Re: State Wars, part XI (was: Revised Charter)

On Fri, 3 Nov 1995, Shel Kaphan wrote:
> I've been meaning to interject a slight note of pessimism into this
> discussion.  People building sites that require stateful interactions
> will not be able to completely switch over to *any* new scheme for
> transmitting state for a good long time.  The reason is that so long
> as a large fraction of the browsing public uses browsers that are
> incapable of dealing with whatever new scheme is used (Netscape
> "cookies", state-info, or whatever), purveyors of interactive services
> will find it in their own interest to support the minimum feature set
> possessed by the maximum number of browsers.  This means that
> URL-encodings are here to stay for a while.

With a graceful framework for dealing with clients of varying 
capabilities, new capabilities can be introduced at any time without 
causing problems for clients of lesser capabilities.  That graceful 
framework is content negotiation.  Until that's taken seriously, Doing 
Cool New Things just gets more and more painful, and we get stuck in a 
morass of chicken-and-egg-isms.

> The next step beyond URL-encodings is a way to pass a session ID
> around without screwing with URLs, while leaving the server to manage
> a database.  It will be fairly easy for server operators then to
> support hybrid schemes: browsers that support it can use a session ID,
> while those that don't can use URL encodings, while the server manages
> the state-holding database in both cases. As long as a substantial
> fraction of possible users and customers uses browsers with no support for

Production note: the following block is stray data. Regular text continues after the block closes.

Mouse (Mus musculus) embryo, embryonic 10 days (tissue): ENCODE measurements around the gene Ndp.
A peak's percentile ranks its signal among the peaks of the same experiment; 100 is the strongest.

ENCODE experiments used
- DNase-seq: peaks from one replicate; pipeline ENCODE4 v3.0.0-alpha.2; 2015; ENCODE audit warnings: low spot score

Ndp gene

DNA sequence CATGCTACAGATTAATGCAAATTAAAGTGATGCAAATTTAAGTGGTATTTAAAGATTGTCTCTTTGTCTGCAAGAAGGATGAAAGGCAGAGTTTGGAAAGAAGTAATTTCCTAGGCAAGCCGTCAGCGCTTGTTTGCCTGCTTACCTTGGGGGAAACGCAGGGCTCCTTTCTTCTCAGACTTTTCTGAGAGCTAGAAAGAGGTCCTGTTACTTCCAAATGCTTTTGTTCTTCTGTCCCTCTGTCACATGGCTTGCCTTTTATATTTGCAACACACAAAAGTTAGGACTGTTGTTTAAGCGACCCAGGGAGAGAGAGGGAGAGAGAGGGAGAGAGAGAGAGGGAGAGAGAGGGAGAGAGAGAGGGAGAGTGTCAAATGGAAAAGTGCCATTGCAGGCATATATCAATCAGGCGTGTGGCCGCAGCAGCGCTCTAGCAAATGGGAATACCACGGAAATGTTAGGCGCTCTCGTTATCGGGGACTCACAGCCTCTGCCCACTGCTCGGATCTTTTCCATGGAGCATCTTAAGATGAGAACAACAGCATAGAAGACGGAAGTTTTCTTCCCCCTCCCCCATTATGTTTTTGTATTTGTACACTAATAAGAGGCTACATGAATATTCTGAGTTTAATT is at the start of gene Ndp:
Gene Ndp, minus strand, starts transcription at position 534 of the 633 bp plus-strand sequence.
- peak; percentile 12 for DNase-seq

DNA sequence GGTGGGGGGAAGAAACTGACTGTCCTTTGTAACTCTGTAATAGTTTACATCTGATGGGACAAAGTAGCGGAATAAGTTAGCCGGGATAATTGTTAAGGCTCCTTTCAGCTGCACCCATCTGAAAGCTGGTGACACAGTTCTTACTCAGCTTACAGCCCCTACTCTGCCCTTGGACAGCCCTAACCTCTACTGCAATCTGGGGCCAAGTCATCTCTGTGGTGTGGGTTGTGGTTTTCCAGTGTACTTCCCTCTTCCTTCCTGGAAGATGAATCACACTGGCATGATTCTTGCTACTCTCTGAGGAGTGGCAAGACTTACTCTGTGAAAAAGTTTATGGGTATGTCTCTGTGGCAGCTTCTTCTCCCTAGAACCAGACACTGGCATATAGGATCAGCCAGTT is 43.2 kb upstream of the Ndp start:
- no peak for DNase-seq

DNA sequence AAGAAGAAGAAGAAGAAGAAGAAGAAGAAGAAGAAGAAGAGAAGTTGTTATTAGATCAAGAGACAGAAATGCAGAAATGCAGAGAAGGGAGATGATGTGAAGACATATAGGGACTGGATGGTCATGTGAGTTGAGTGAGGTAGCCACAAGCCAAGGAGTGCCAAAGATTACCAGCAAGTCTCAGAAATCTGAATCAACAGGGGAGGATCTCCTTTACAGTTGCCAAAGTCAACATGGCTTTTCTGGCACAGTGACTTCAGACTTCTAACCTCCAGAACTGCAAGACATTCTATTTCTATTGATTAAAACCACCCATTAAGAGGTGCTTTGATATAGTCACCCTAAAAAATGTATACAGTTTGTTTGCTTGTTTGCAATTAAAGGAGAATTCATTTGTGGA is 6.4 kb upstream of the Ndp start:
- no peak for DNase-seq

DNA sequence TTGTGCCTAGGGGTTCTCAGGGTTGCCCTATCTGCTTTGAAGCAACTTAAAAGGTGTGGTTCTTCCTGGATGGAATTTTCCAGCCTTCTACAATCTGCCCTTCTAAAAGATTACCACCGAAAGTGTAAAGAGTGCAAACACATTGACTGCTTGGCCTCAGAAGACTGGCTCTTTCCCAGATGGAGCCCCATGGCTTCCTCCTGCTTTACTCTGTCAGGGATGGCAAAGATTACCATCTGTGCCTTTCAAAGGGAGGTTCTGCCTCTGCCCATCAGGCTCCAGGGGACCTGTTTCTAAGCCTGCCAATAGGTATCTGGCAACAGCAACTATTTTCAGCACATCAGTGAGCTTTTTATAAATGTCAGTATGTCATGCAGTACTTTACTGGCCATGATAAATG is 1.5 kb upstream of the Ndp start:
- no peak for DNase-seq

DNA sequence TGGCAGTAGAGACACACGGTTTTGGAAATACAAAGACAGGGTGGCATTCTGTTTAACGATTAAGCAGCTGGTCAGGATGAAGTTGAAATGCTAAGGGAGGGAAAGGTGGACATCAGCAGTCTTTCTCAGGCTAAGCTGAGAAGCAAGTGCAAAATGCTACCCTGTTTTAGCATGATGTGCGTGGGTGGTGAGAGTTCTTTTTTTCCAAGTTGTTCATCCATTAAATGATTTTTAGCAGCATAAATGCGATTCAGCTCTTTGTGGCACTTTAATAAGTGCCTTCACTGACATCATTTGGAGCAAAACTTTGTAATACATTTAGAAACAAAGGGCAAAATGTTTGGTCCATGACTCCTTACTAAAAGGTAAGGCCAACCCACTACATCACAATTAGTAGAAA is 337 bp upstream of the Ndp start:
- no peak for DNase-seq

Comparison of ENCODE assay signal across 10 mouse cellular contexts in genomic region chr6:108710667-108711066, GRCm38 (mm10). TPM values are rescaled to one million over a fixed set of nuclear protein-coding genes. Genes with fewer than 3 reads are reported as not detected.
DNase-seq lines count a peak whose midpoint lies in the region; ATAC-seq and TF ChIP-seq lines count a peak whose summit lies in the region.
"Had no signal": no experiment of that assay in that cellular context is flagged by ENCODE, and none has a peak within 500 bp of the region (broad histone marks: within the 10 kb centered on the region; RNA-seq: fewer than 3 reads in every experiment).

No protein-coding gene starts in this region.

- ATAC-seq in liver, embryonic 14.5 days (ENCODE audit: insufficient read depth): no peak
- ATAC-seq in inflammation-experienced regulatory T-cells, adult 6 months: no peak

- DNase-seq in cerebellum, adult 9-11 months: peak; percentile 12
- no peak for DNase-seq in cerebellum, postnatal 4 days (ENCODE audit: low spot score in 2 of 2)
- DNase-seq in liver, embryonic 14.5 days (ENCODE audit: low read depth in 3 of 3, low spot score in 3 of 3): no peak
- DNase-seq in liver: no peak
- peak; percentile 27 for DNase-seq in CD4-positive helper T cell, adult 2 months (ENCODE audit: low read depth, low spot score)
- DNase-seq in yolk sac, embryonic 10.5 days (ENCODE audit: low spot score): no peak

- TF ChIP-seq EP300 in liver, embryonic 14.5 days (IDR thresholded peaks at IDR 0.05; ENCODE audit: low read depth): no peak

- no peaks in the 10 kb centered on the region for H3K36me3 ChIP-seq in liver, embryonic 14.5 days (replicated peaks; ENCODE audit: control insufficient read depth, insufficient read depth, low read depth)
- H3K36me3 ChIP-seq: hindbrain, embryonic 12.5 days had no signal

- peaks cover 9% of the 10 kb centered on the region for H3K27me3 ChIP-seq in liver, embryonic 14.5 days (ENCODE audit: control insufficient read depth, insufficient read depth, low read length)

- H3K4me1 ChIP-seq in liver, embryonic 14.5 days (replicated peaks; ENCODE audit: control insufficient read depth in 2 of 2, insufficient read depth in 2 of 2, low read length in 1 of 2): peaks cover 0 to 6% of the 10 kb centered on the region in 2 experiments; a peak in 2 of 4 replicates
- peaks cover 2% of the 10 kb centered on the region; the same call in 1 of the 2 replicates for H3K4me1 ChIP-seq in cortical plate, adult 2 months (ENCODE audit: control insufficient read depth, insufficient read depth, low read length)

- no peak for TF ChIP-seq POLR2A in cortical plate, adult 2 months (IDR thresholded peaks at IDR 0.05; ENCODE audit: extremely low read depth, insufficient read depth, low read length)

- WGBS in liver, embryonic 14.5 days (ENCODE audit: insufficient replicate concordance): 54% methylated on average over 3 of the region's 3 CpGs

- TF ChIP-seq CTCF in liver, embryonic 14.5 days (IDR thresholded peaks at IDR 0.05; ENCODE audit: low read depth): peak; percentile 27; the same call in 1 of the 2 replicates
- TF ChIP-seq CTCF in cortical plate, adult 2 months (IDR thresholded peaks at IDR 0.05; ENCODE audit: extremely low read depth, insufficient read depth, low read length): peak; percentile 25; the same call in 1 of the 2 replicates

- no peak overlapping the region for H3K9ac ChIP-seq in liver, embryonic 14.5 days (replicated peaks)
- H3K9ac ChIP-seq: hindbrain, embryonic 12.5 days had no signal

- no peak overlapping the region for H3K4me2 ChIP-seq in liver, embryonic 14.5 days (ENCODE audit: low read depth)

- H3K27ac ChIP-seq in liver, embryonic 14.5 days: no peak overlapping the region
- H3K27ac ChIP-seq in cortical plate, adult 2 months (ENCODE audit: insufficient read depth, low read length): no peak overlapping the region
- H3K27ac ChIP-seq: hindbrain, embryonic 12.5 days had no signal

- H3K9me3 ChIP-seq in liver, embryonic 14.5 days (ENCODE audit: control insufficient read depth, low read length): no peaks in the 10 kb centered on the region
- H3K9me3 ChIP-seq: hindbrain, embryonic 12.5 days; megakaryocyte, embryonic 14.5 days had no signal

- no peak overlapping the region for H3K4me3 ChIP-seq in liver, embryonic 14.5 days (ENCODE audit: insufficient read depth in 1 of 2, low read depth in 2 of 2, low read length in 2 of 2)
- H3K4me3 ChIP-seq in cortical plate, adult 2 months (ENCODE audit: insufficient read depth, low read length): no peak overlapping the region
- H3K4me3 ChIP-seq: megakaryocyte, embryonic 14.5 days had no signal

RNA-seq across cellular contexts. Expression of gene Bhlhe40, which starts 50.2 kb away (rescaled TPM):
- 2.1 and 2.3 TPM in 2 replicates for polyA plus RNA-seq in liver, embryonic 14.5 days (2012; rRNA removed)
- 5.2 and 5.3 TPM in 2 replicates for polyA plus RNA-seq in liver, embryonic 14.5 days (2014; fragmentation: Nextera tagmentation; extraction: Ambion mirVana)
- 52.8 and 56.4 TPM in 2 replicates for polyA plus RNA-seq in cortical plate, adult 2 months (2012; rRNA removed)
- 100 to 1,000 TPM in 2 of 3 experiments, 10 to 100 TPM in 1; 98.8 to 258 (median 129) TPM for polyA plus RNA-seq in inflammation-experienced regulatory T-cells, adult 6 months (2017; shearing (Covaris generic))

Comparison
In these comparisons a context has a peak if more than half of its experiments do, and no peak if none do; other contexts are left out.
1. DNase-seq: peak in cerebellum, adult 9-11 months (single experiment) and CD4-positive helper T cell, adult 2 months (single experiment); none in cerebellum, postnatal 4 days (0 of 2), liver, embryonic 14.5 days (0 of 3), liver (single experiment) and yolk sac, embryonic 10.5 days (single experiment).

> special state mechanisms, server operators will have to support server-
> side databases.  As long as they have to do this, only the most
> resource-rich server operators will be able to support *both*
> server-side databases and whatever special state-handling mechanisms
> are built into different clients.  This will tend to slow progress.

The goal here is not necessarily to reduce the workload of the server
operators or server software authors - anecdotally and historically that's
been a very abundant resource.  Particularly since once this type of multiple
support is coded it doesn't have to be redone each time. The goal *should* be
to provide the most graceful, flexible, lowest-bandwidth, secure, and
privacy-protecting protocols and systems.  

I'm a pragmatist, too - if we were to implement a shopping cart, I would 
support what I had to to make it usable to the largest number of users, 
which would probably mean URL encoding as a base case.  My comment about 
Java apps was to try and give perspective to exactly what we want to be 
able to do with state maintenance.  Sending back and forth the list of the
100 CD's in my shopping cart with each access seemes excessive - even if 
it were just a bitmap of that info.

> If Netscape goes its way and the rest of the world goes another way (or
> multiple other ways), it seems pretty clear to me that people who run
> servers requiring stateful interaction will just continue to do it the
> bad old way until the dust settles in ... a couple years ...?
> The same goes for expecting special Java applets to magically solve this,
> since it'll only work for people who have Java-capable browsers.

Again, think: graceful framework.  Graceful framework.  


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Received on Friday, 3 November 1995 17:47:25 UTC